Ladybugs are a red and black insect also known as:
- lady beetles
- Asian lady beetles
- lady flies
They help get rid of other insects, especially aphids, in gardens and on trees.
In general, that means ladybugs are beneficial to humans, but they can become a nuisance as the weather turns colder.
In the fall, they start to swarm and look for a warm, dry place to spend the winter. These swarms can crawl through small openings in your house, leading to an infestation.
While these infestations are harmless, you probably still want to get rid of them.
Ladybugs are harmless to most humans. They don’t sting, and while they may occasionally bite, their bites don’t cause serious injury or spread disease. They usually feel more like a pinch than a true bite.
However, it’s possible to be allergic to ladybugs.
These allergies can cause:
Ladybug allergies usually get worse in fall and winter, when ladybugs start to swarm.
Although ladybugs won’t hurt you, they can cause property issues.
When ladybugs get stressed, they secrete blood from the joints in their legs. It’s a process called reflex bleeding. The blood is harmless to humans.
However, it has an unpleasant smell and can cause orange stains on your:
Despite being harmless, ladybug swarms are probably not something you want in your house. There are a variety of options to remove them.
One way is to sweep or vacuum up the ladybugs. Afterward, put them outside in an area away from your house. Vacuuming is less likely to cause reflex bleeding.
Other options include using:
- Diatomaceous earth, which is soft sedimentary earth that’s a type of silica and used as a natural pesticide. It will cause ladybugs to dry out and die.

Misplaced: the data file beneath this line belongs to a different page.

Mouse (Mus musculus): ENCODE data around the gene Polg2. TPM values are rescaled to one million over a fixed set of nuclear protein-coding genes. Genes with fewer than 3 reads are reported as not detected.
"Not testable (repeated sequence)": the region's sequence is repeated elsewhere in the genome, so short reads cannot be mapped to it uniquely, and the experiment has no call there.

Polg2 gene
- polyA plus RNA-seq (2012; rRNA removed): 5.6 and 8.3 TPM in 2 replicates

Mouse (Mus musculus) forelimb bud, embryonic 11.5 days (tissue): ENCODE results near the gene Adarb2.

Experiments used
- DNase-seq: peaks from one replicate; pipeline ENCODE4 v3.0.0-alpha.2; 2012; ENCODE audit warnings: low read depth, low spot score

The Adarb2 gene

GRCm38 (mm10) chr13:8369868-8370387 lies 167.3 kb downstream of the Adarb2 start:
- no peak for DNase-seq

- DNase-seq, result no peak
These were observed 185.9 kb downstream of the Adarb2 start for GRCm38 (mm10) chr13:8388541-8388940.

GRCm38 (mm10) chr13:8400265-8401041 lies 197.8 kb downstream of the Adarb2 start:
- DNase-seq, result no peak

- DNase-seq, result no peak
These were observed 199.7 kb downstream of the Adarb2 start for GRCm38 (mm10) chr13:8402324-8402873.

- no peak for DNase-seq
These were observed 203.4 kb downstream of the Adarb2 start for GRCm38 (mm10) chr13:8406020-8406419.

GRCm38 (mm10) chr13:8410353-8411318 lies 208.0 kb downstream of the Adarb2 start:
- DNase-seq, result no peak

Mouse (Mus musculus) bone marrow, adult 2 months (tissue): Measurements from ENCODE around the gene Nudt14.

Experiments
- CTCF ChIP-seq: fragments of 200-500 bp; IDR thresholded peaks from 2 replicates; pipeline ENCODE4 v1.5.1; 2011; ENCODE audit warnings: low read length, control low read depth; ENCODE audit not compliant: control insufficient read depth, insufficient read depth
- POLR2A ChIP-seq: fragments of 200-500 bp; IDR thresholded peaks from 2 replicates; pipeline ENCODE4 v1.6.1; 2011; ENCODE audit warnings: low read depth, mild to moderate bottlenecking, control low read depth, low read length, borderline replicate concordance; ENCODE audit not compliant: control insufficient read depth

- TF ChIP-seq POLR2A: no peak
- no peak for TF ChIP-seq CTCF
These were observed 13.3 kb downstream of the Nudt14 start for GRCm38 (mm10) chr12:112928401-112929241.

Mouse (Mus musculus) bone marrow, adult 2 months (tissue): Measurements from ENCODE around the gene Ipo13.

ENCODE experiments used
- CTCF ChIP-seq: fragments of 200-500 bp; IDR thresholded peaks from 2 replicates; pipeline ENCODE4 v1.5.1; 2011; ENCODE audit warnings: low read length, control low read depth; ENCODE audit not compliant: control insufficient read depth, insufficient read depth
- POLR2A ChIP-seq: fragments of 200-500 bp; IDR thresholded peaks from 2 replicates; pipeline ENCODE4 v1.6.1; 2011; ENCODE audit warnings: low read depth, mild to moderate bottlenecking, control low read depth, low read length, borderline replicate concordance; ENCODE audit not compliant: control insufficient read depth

- Citronella or citrus oil, which are oils that can remove ladybugs’ scent from your home. This keeps other ladybugs from being attracted to pheromones released by the first ones in your house and can therefore prevent a swarm.
- Mums, which are flowers that contain a chemical that kills insects but is safe for other animals. Plant them around your home or put some in vases inside your home.
- Cloves and bay leaves, which are spices that repel ladybugs. You can put them inside or outside your home.
- Light traps, which are traps use a bright light to draw ladybugs in and trap them. You can then safely remove them from your home.
- Lavender, which is a flowering plant that repels ladybugs. You can plant it around your home.
You can use insecticides inside your home. However, this does come with health risks for both people and animals.
That’s why the Environmental Protection Agency recommends avoiding indoor chemical insecticide use whenever possible.
Exposure to insecticides inside your home can cause:
- damage to your liver, kidneys, or endocrine system with chronic exposure
If you decide to use chemical insecticides inside your home to get rid of ladybug swarms, be sure to take precautions to avoid health risks. These include:
- ventilating the area well after application
- keeping animals out of the treated area
- using only the recommended amount of insecticide
- mixing or diluting the insecticide outside
- dispose of any unneeded insecticides as soon as possible, according to the instructions
The best way to prevent ladybugs from swarming your home is to make sure there’s no way for them to get in.
- sealing all the cracks around your windows and doors
- installing screens over your roof vents
- making sure you don’t have any torn or damaged screens on your windows
You can also use insecticides around the outside of your house to repel ladybugs by:
- spreading them yourself
- calling a professional if you still have issues with ladybug swarms
Ladybugs are harmless but can still be a nuisance if they swarm in your home. If they do, try removing them with a vacuum or using natural methods of repelling them instead of chemical insecticides.
But the best way to deal with ladybug swarms is to prevent them in the first place by making sure your house is totally sealed.